While attending the 2nd ExL Digital Pharma Conference in Berlin in 2010, I listened to a dynamic presentation by a young physician from Hungary who talked about the ways that social media could – and would – make an impact on the practice of medicine. His talk was the hit of the conference and he really excited everyone in the room about the potential for social media and medicine. Afterwards, I caught him for a quick video interview and wrote a posting about it here on Eye on FDA – “The Places That Medicine Can Go – Fascinating Presentation by Dr. Berci Mesko“.
Bertaln Mesko, M.D., PhD. is a “medical futurist” and has a Medical Futurist website to prove it. , He is a medical doctor, a lecturer and a visionary and founder and managing director of the robust site Webicina – which curates social media resources in medicine for both health care professionals and patients (I am on the Webicina International Advisory Board) and founder of The Social MEDia Course. He blogs at Scienceroll.com. In other words, he does a real lot….
This includes writing a new book called Social Media in Clinical Practice. It is a very practical guide for a medical practitioner who wants to learn about how to use social media platforms in various ways to support communications with patients and other medical professionals. It takes you through the how and the why.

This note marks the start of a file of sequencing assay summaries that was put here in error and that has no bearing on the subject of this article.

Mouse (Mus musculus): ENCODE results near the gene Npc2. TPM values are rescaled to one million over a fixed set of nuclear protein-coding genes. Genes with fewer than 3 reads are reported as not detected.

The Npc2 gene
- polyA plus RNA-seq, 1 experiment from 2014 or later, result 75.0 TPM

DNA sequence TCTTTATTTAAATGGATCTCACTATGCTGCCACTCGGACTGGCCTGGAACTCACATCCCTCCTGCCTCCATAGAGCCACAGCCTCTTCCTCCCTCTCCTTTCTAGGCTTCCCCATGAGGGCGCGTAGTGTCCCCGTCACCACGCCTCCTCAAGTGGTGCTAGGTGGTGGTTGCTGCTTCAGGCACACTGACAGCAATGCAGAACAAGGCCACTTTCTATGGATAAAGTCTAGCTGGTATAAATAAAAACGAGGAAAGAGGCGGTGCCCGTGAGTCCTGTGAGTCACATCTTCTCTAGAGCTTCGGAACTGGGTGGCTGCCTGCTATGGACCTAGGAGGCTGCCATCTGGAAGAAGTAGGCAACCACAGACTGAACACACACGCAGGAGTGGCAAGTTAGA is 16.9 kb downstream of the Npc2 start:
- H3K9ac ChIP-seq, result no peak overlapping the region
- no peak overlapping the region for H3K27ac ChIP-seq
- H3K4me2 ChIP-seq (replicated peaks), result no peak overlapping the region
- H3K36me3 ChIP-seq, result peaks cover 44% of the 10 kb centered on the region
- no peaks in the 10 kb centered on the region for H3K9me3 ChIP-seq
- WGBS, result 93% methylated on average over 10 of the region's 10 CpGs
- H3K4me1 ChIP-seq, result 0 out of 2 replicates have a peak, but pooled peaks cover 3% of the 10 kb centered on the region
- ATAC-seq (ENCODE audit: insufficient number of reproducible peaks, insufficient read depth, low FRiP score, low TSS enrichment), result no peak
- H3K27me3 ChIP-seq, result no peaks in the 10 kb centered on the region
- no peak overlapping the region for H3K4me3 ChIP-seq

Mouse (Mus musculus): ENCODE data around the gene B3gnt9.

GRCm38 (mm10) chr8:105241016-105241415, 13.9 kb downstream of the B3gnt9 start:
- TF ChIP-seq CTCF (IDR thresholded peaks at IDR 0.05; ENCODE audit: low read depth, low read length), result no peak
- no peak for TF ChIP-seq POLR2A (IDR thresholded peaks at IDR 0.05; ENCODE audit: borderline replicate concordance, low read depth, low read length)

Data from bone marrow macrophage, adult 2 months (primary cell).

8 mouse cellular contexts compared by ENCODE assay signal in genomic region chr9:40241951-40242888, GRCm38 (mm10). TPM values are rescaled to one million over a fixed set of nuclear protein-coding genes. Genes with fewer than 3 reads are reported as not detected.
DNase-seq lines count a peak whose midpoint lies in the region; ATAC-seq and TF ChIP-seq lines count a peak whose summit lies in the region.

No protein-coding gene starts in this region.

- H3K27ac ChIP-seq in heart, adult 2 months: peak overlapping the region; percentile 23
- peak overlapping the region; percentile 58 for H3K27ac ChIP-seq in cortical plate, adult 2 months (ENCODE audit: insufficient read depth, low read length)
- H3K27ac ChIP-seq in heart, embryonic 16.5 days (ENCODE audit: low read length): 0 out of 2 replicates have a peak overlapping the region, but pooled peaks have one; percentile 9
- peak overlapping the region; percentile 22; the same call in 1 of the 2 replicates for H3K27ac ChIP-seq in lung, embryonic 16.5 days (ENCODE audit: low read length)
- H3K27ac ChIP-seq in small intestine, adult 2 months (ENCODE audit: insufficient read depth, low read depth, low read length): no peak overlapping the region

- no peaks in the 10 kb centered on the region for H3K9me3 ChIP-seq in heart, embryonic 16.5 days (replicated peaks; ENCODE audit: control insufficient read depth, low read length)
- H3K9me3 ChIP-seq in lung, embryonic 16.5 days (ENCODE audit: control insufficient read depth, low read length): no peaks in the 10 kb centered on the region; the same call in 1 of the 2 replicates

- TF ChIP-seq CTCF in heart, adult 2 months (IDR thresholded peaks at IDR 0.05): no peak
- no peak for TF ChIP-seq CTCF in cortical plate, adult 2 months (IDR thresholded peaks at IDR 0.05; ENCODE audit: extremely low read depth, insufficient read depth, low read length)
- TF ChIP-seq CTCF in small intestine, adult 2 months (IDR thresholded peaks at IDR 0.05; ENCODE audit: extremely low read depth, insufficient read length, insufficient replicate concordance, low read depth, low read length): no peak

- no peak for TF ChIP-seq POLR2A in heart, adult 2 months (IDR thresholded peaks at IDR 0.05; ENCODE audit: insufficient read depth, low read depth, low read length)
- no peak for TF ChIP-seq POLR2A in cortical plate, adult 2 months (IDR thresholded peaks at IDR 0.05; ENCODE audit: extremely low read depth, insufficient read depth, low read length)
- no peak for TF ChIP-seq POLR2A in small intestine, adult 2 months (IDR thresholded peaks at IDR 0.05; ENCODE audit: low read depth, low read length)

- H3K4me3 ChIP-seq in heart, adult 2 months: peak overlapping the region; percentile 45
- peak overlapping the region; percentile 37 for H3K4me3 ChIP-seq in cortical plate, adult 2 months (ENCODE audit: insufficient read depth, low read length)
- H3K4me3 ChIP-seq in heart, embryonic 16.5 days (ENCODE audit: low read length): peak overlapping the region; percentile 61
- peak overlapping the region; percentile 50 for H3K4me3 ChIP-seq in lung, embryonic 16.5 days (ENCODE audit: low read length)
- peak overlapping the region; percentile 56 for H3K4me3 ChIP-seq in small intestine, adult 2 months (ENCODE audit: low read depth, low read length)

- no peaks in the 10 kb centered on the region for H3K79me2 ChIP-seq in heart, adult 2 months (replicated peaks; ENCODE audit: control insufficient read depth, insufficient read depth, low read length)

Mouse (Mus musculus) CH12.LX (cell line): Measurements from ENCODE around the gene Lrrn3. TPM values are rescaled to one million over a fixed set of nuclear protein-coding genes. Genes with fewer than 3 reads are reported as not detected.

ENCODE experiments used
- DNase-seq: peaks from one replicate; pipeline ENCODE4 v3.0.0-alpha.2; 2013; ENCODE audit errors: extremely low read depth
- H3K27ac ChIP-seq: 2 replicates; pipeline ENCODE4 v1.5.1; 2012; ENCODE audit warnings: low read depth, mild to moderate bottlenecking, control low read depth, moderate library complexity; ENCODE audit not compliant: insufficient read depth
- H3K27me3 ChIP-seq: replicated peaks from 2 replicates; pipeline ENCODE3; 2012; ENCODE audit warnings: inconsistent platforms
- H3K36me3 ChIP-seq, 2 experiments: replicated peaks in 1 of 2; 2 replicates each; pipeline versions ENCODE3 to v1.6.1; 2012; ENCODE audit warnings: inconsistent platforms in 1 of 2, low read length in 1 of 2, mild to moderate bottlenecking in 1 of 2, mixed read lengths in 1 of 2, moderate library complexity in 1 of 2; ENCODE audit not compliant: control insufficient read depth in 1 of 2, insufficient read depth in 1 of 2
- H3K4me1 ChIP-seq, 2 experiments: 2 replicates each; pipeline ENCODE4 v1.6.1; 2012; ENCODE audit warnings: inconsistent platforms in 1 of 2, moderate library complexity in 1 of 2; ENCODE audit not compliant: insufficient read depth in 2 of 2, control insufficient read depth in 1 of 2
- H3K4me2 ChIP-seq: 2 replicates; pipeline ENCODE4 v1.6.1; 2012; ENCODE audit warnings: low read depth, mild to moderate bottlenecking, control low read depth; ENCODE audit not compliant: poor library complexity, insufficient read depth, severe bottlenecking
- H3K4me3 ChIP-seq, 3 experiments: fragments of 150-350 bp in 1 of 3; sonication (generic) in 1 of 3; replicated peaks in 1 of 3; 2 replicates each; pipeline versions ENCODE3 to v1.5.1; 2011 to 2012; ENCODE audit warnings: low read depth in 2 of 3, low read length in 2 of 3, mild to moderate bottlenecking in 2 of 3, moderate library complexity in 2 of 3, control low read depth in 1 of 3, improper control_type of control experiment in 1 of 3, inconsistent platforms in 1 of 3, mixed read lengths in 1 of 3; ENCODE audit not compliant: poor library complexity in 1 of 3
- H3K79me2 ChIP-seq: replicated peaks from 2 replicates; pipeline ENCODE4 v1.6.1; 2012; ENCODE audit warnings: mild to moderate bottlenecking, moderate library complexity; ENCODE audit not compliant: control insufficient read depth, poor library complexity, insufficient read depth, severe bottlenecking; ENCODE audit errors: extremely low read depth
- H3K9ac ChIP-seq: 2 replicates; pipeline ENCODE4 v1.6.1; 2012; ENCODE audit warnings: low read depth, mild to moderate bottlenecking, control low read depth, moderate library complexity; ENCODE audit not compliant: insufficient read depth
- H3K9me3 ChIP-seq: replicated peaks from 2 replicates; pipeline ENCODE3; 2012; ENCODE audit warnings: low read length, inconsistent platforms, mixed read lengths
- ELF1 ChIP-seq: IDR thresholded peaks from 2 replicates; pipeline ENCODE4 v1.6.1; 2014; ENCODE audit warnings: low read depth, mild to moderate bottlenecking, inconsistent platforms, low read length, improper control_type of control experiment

Because social media and medicine has evolved so much since our 2010 meeting, I sent Dr. Mesko a few questions about the topic – questions that I thought might be posed from medical professionals who might be curious, but have not yet embraced social media in their practice. Here is what he had to say:
While social media use among those in medical practice is growing, there are a lot of concerns on the part of practitioners that range from potential lapses of privacy to concerns about the return on investment. How would you characterize the “risk-benefit” ratio of social media use by physicians?
I think there aren’t many essential differences between real-life and online communication. I teach my students they should behave online just like they do in the offline world. Therefore, social media can only make processes faster and more interactive, although if your offline communication as a doctor is bad, it’s going to be the same on any social media platforms as well.
There are risks, obviously, but if you know the limitations and potential problems related to the active use of social media, you know what you can do and what you should never do online. That was the basic concept behind writing this handbook so then medical professionals worldwide would get a clear picture about the online channels and ways of communication.
Teaching tricks and rules about the Internet should get a huge emphasis in medical school, but it doesn’t get that kind of attention. This is why I thought there is a niche for such a handbook which includes step-by-step instructions and tutorials focusing on all the major social media channels.
What do you see as the most important benefits to physicians and to patients respecting social media and medicine?